If you’ve seen the 1995 Rob Reiner movie The American President, with Michael Douglas as the title character, you recognize the Obama posture at this week’s nuclear summit. I saw the movie at a theater in Dallas and have told the story many times about its political punch lines falling flat with the Texas audience. There was the line uttered by Annette Bening, the female lead and presidential love interest, about turning any car with an internal combustion engine into a collector’s item. That produced only a restless silence. And there was this passage from the rousing, climactic speech delivered by Douglas in the final minutes of the movie:

You cannot address crime prevention without getting rid of assault weapons and handguns. I consider them a threat to national security, and I will go door to door if I have to, but I’m gonna convince Americans that I’m right, and I’m gonna get the guns.

The Hollywood Congress onscreen applauded uproariously, but these lines got no appreciation from the Texas movie crowd. A good three-fourths of it would, I suspect, have informed screenwriter Aaron Sorkin that guns don’t kill people — people kill people.

Barack Obama has believed, since his undergraduate days in the Nuclear Freeze movement, that nukes kill people. He may honestly think you cannot address global security without getting rid of enriched nuclear material; it’s hard to say. But he’s gonna get the nukes.

And so, like a mayor trumpeting a handgun turn-in program, he is getting the nukes out of the hands of the law-abiding. His takers to date include Ukraine, which will reportedly turn its enriched uranium over to Russia; Chile, which had already concluded an agreement to send its high-enriched uranium — used for nuclear reactors — to the U.S.; and Mexico, which will accept help from the U.S. and Canada to convert its reactors from high-enriched uranium to lower-enriched fuel.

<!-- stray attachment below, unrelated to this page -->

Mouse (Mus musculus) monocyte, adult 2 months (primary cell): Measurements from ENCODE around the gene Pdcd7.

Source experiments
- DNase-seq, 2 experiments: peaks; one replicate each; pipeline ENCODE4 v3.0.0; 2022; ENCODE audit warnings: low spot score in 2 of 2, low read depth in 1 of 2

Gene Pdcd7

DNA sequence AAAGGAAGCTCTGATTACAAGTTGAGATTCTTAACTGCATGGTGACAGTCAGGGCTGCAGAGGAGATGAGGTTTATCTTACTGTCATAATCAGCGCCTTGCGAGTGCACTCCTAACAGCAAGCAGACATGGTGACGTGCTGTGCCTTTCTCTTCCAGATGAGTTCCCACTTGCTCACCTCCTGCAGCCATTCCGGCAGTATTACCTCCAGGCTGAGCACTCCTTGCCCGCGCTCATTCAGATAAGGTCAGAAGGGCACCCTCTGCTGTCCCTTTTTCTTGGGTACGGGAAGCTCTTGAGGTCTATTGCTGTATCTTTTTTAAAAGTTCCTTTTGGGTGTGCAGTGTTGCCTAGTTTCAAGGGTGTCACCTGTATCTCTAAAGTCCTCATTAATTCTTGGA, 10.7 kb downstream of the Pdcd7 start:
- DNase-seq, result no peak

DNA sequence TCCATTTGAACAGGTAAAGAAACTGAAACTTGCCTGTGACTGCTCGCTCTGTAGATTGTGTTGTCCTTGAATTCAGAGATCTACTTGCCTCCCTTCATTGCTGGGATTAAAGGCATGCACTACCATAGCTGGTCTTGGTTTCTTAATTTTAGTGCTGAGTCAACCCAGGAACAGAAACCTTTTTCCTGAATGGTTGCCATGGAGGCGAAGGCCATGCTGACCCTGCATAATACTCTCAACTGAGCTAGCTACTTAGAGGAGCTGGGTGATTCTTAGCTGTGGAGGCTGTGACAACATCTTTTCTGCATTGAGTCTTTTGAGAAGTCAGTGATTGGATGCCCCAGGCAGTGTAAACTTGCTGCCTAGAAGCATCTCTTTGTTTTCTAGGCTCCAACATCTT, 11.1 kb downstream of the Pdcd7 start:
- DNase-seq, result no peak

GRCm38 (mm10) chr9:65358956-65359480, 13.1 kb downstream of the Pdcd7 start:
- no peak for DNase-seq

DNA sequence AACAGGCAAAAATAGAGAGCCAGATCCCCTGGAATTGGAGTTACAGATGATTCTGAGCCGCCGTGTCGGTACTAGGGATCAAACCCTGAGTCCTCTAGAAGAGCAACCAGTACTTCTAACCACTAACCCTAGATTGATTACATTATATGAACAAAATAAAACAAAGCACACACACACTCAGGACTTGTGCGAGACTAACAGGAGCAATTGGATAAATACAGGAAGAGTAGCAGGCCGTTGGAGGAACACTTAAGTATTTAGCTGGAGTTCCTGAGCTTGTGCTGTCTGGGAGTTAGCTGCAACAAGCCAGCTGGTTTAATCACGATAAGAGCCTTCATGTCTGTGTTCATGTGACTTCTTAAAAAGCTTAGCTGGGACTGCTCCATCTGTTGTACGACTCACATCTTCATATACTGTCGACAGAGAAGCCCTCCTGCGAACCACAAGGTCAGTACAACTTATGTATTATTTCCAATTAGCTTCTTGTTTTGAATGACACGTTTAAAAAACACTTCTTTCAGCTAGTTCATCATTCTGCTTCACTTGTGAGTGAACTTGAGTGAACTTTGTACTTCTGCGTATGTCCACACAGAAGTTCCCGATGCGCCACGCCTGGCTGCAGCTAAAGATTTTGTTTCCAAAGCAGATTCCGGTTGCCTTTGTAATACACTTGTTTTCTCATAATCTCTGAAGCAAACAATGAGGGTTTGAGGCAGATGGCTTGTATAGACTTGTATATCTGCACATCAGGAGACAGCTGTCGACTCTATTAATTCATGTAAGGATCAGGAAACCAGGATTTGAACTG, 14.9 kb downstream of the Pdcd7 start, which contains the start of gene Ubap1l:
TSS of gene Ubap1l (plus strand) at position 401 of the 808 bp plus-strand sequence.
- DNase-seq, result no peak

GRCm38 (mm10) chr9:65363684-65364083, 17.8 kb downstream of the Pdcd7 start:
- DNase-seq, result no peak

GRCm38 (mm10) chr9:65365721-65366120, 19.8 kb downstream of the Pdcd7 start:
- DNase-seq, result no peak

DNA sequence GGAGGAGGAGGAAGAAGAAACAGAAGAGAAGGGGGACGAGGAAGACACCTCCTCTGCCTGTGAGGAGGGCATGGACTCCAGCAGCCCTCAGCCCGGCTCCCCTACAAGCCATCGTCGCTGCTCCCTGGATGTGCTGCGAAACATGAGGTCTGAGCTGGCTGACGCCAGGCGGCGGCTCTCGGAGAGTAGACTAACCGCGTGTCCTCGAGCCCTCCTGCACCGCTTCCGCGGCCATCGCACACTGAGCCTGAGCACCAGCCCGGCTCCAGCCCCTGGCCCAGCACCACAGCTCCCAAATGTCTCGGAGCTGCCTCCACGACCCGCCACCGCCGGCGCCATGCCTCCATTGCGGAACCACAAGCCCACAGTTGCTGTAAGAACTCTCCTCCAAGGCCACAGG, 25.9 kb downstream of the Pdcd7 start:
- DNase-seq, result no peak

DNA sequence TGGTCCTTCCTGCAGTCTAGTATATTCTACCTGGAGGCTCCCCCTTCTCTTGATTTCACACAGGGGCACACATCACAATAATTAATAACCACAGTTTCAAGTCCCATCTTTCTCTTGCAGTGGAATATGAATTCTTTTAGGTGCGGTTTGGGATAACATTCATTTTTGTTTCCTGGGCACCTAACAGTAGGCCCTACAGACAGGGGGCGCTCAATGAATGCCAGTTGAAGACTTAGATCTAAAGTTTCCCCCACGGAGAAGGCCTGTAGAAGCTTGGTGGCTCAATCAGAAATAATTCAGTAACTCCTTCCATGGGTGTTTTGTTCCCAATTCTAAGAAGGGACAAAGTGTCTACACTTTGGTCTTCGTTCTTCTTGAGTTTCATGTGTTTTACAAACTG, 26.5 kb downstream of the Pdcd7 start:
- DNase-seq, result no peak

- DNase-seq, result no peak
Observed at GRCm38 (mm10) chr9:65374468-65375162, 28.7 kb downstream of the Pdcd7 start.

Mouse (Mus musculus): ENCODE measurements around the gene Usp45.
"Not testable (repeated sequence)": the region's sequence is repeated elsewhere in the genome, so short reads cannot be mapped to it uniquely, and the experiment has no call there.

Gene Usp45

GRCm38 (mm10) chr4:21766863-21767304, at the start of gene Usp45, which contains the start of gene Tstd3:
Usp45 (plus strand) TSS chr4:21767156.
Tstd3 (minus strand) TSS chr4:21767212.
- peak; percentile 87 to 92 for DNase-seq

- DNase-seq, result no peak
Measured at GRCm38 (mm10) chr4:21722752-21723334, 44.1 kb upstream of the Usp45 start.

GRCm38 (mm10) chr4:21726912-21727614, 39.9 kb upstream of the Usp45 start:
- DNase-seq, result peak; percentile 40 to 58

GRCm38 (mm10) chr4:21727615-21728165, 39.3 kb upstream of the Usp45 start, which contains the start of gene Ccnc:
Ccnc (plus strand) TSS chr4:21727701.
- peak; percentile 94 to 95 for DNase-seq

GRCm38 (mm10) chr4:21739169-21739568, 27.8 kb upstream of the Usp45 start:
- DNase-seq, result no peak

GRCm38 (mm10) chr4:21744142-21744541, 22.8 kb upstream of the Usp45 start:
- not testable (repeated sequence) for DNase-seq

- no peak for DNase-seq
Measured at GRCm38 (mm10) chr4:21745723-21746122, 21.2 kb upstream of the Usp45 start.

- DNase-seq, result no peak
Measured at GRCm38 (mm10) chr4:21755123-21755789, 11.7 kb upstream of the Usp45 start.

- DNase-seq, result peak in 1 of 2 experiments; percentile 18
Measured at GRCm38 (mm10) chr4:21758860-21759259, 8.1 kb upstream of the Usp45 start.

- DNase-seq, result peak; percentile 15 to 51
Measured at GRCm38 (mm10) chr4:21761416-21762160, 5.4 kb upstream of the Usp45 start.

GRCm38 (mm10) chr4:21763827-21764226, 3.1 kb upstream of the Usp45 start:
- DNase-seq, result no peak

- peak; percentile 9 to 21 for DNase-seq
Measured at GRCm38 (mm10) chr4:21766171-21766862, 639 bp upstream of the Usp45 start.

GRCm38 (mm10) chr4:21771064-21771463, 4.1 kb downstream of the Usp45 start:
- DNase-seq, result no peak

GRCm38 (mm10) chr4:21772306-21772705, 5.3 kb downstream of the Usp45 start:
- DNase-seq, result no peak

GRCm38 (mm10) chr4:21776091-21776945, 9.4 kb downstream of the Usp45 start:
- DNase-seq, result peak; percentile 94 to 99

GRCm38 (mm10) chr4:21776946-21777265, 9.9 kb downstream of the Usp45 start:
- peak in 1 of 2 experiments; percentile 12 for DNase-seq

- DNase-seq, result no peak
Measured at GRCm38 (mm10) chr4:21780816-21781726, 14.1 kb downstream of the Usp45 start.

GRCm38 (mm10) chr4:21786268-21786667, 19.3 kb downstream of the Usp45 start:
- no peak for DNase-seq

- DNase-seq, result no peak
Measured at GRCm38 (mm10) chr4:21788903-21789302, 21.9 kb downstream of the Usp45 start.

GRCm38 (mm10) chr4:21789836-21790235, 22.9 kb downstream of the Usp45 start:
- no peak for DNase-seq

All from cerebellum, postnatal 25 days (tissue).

Many commentators have pointed out that it makes little sense to hold a nuclear summit in 2010 and give scant attention to Iran, North Korea, and unstable Pakistan. But that perspective assumes a moral and prioritized approach to the problem: one that recognizes the motives of the human actors most likely to have weaponized nuclear components at their disposal in the near future.

Obama’s prophylactic approach, by contrast, is abstract, bureaucratic, and incremental. It weighs the problem by the kiloton of enriched uranium, as the anti-gun left weighs the crime problem by the number of .38 Specials not yet confiscated from the public. From this perspective, any transfer of physical material from one form of custody to another can be seen as a big, important step in the right direction.

But such symbolic physical transfers are important only if our most immediate global security threat really is terrorists, in the generic, getting hold of enriched uranium that could be anywhere. We have good reason to conclude otherwise. Islamic terrorists are much more likely to get nuclear material from Pakistan, Iran, or North Korea than from any other source. In the race to assemble a nuclear device that can be used against Israel, North America, or Europe, Iran holds the lead over any terrorist group. North Korea, meanwhile, can already range South Korea and Japan with a nuclear weapon.

Our greatest nuclear threat is not addressed at all by the uranium transfers commemorated with such fanfare at this week’s summit. The Obama administration would do well to heed the skeptical wisdom of Texas film audiences and remember that nukes don’t kill people; people kill people.